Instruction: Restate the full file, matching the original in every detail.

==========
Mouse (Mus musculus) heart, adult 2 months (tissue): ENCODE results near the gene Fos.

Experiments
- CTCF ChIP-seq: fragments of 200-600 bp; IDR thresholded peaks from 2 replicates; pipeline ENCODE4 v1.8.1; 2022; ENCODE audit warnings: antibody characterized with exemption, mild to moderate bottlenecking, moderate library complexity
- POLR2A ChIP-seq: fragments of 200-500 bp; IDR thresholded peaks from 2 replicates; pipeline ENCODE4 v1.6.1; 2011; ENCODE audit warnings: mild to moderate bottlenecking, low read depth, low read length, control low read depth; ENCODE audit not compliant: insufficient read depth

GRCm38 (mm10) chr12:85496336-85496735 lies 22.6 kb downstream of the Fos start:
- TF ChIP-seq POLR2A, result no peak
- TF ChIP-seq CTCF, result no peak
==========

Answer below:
Mouse (Mus musculus) heart, adult 2 months (tissue): ENCODE results near the gene Fos.

Experiments
- CTCF ChIP-seq: fragments of 200-600 bp; IDR thresholded peaks from 2 replicates; pipeline ENCODE4 v1.8.1; 2022; ENCODE audit warnings: antibody characterized with exemption, mild to moderate bottlenecking, moderate library complexity
- POLR2A ChIP-seq: fragments of 200-500 bp; IDR thresholded peaks from 2 replicates; pipeline ENCODE4 v1.6.1; 2011; ENCODE audit warnings: mild to moderate bottlenecking, low read depth, low read length, control low read depth; ENCODE audit not compliant: insufficient read depth

GRCm38 (mm10) chr12:85496336-85496735 lies 22.6 kb downstream of the Fos start:
- TF ChIP-seq POLR2A, result no peak
- TF ChIP-seq CTCF, result no peak